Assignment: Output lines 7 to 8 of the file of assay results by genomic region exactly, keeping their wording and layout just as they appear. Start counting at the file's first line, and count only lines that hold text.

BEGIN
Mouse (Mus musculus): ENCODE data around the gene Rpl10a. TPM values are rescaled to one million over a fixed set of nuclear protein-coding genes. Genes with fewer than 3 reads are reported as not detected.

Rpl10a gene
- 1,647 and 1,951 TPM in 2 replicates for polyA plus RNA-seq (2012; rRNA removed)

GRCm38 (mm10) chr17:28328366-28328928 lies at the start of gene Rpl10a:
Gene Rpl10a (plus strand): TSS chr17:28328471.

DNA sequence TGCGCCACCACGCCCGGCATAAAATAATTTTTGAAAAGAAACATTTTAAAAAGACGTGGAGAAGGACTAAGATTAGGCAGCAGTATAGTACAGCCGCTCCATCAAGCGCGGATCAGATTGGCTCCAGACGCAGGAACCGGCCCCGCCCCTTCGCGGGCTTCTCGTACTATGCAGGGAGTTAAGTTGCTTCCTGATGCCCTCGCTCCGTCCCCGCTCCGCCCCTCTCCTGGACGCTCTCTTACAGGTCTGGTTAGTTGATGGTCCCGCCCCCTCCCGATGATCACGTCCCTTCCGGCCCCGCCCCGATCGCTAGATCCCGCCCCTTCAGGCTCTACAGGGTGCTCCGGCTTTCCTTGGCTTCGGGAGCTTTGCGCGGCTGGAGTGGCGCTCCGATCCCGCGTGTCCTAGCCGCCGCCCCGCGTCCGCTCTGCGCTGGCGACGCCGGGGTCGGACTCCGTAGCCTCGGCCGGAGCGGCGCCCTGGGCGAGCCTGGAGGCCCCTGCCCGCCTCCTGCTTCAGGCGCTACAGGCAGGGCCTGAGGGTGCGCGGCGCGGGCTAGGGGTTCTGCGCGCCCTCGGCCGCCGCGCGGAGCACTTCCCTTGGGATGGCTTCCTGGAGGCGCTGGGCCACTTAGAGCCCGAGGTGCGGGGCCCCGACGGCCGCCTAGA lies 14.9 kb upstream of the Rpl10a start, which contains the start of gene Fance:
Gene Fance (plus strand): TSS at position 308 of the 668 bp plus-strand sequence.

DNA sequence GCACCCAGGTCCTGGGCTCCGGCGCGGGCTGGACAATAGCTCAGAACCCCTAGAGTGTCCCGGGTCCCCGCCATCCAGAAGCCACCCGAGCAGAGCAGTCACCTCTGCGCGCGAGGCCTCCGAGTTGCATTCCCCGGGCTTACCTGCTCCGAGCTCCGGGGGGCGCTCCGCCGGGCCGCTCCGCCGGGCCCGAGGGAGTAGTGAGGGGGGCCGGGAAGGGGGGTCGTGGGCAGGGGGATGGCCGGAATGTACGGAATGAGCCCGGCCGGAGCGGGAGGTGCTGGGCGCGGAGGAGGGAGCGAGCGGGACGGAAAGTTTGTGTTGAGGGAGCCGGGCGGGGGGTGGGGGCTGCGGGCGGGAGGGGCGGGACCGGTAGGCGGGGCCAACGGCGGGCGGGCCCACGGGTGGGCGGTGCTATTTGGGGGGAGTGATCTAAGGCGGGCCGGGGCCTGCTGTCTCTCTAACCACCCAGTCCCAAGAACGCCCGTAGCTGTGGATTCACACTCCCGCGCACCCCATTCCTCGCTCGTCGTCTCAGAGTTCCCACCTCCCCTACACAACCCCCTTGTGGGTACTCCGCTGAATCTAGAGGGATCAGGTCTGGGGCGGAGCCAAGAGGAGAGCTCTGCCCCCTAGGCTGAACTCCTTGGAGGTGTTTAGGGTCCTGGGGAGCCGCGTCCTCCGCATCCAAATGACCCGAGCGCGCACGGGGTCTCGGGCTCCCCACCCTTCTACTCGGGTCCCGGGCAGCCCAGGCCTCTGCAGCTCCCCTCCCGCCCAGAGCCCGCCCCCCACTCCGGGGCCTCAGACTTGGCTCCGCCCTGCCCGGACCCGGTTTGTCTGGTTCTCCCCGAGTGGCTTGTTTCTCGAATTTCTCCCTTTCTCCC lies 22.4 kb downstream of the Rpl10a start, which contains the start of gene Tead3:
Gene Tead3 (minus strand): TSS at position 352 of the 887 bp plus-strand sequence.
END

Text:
Gene Fance (plus strand): TSS at position 308 of the 668 bp plus-strand sequence.

DNA sequence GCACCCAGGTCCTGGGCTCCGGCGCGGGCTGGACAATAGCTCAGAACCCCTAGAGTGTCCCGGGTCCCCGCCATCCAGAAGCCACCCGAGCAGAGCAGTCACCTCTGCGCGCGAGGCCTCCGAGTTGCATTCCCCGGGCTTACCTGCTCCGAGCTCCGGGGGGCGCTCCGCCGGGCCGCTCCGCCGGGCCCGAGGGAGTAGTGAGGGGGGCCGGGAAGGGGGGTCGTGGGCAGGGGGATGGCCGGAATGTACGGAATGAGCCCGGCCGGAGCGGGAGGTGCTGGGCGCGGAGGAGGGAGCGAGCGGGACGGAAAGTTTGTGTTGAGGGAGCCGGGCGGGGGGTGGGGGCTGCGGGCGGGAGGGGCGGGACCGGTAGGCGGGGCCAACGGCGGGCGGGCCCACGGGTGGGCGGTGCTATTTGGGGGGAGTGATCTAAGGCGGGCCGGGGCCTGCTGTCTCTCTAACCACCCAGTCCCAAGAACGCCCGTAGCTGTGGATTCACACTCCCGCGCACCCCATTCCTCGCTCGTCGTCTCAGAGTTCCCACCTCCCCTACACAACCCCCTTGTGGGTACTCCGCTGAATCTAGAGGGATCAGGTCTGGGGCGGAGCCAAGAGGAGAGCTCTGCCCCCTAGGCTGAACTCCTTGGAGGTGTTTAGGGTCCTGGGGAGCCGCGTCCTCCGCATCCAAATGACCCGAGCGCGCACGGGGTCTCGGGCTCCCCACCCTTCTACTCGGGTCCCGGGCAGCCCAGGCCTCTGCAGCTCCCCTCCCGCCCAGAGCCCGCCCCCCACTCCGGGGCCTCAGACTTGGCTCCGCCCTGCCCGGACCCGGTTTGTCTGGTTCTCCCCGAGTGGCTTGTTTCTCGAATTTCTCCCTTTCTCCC lies 22.4 kb downstream of the Rpl10a start, which contains the start of gene Tead3: